Joyce Carol Oates Teaches a New Online Course on the Art of the Short Story

How on Earth does Joyce Car­ol Oates do it? Since her debut 56 years ago she has put out 58 nov­els, not to men­tion her poet­ry, plays, non­fic­tion, diaries, and thou­sands — lit­er­al­ly thou­sands — of short sto­ries. (In recent years, she’s also writ­ten no small num­ber of tweets.) But though she’s spent decades with the adjec­tive pro­lif­ic attached to her name, none of us would know her name in the first place if her work had noth­ing more dis­tinc­tive about it than its sheer vol­ume. No mat­ter how much a writer writes, all is for naught if that writ­ing does­n’t make an impact. The ques­tion of how to make that impact, in sev­er­al sens­es of the word, lies at the heart of Oates’ new online course offered through Mas­ter­class.

“The most pow­er­ful writ­ing often comes from con­fronting taboos,” Oates says in the course’s trail­er above. “As a writer, if one can face the dark­est ele­ments in one­self, and the things that are secret, you have such a feel­ing of pow­er.” The truth of that comes through in any of Oates’ nov­els, but also in her short­er works of fic­tion, even the ear­ly sto­ries that make up her very first book, 1963’s col­lec­tion By the North Gate.

We might call her one of the writ­ers whose short sto­ries offer dis­til­la­tions of their sen­si­bil­i­ties, and so it makes sense that her Mas­ter­class focus­es on “the Art of the Short Sto­ry.” Its four­teen lessons cov­er such aspects of short-sto­ry writ­ing as draft­ing, revis­ing, and shar­ing; observ­ing the world with a jour­nal; and of course, “explor­ing taboo and dark­ness.”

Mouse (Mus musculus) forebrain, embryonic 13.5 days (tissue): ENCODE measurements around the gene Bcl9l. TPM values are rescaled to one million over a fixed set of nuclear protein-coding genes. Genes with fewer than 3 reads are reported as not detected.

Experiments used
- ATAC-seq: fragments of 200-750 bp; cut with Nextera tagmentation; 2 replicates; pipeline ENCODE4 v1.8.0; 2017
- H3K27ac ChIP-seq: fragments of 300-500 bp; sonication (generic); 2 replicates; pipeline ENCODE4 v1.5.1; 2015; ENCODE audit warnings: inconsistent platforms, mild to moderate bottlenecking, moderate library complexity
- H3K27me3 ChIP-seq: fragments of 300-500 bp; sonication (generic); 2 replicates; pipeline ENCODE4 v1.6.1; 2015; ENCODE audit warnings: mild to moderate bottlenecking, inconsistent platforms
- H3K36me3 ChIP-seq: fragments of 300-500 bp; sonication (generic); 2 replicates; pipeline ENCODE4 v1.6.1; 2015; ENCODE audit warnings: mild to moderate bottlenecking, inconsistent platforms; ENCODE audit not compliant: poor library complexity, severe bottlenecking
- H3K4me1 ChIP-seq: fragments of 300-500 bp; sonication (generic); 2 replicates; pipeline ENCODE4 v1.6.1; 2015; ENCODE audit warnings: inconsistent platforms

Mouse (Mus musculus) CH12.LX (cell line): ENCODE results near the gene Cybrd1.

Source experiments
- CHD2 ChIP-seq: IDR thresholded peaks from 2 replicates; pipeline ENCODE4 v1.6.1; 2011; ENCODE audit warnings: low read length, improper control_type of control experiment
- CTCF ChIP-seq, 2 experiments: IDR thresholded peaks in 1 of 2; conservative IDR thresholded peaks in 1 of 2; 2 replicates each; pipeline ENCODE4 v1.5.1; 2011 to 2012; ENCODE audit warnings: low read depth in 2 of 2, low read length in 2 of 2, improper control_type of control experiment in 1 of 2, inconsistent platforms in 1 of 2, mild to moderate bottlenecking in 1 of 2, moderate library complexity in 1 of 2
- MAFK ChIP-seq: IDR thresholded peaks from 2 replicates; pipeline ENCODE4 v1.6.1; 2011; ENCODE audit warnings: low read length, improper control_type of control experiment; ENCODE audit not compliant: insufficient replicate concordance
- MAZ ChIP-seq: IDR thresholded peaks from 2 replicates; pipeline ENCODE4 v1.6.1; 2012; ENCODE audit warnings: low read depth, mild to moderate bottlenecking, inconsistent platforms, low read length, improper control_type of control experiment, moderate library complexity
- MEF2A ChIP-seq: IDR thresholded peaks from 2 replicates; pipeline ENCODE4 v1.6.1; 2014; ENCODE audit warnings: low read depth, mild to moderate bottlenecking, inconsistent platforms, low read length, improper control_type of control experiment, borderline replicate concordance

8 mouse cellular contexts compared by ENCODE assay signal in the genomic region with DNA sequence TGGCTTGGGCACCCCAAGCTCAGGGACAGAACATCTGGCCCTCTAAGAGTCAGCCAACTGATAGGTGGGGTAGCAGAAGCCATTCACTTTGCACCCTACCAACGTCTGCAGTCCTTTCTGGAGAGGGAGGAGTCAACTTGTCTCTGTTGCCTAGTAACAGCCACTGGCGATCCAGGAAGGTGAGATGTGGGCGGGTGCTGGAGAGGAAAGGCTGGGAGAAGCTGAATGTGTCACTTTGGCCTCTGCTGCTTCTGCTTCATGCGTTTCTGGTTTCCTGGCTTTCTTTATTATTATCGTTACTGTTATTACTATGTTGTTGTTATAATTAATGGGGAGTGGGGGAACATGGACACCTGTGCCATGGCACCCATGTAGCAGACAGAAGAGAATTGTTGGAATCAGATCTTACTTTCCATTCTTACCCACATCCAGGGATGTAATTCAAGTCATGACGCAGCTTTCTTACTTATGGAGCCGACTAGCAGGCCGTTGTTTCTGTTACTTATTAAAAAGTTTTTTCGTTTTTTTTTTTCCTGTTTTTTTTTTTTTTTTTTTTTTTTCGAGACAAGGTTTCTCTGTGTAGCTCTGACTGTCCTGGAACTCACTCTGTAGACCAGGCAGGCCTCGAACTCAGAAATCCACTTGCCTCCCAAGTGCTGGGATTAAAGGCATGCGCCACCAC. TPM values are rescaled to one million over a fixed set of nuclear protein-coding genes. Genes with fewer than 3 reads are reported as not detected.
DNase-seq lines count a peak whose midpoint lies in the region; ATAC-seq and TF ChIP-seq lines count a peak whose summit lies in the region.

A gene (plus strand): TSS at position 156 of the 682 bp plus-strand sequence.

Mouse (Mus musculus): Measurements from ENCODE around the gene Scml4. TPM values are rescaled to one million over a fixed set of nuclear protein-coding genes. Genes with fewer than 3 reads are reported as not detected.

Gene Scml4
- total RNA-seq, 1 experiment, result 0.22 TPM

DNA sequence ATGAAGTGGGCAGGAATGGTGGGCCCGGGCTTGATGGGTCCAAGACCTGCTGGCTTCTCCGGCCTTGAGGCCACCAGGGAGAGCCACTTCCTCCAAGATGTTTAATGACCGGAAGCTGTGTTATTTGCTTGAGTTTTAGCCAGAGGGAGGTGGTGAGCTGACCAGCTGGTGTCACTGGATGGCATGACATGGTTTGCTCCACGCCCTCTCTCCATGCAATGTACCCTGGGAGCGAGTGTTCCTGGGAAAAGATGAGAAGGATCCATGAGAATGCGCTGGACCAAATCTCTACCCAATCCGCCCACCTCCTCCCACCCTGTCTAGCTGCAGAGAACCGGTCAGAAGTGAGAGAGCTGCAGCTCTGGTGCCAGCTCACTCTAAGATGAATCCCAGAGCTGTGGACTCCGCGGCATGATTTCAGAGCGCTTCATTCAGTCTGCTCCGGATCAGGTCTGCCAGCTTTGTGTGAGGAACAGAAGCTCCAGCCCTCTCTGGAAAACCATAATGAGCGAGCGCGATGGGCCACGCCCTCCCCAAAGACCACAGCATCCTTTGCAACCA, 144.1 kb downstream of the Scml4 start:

Oates draws exam­ples from her own vast body of work, of course, includ­ing her much-reprint­ed short sto­ry “Where Are You Going, Where Have You Been?” But she also exam­ines the writ­ing of such pre­de­ces­sors as Vir­ginia Woolf, William Car­los Williams, and Ernest Hem­ing­way, as well as sto­ries writ­ten by the two stu­dents who appear in the class videos. This is as close as most of us will ever get to being work­shopped by Joyce Car­ol Oates, and if that appeals to you, you can take her Mas­ter­class by sign­ing up for a All-Access pass to every course on the site (includ­ing cours­es taught by nov­el­ists like Mar­garet Atwood, Judy Blume, and Neil Gaiman). But be warned that, how­ev­er daunt­ing the prospect of tap­ping into one’s own dark mem­o­ries and for­bid­den thoughts, the ques­tion of how Oates does it has anoth­er, poten­tial­ly more fright­en­ing answer: eight hours a day.

You can sign up for Oates’ course here.

FYI: If you sign up for a Mas­ter­Class course by click­ing on the affil­i­ate links in this post, Open Cul­ture will receive a small fee that helps sup­port our oper­a­tion.

Relat­ed Con­tent:

The Writ­ing Life of Joyce Car­ol Oates

Mar­garet Atwood Offers a New Online Class on Cre­ative Writ­ing

How to Write a Best­selling Page Turn­er: Learn from The Da Vin­ci Code Author Dan Brown’s New Mas­ter­class

Judy Blume Now Teach­ing an Online Course on Writ­ing

The Artists’ and Writ­ers’ Cook­book Col­lects Recipes From T.C. Boyle, Mari­na Abramović, Neil Gaiman, Joyce Car­ol Oates & More

Based in Seoul, Col­in Mar­shall writes and broad­casts on cities, lan­guage, and cul­ture. His projects include the book The State­less City: a Walk through 21st-Cen­tu­ry Los Ange­les and the video series The City in Cin­e­ma. Fol­low him on Twit­ter at @colinmarshall, on Face­book, or on Insta­gram.

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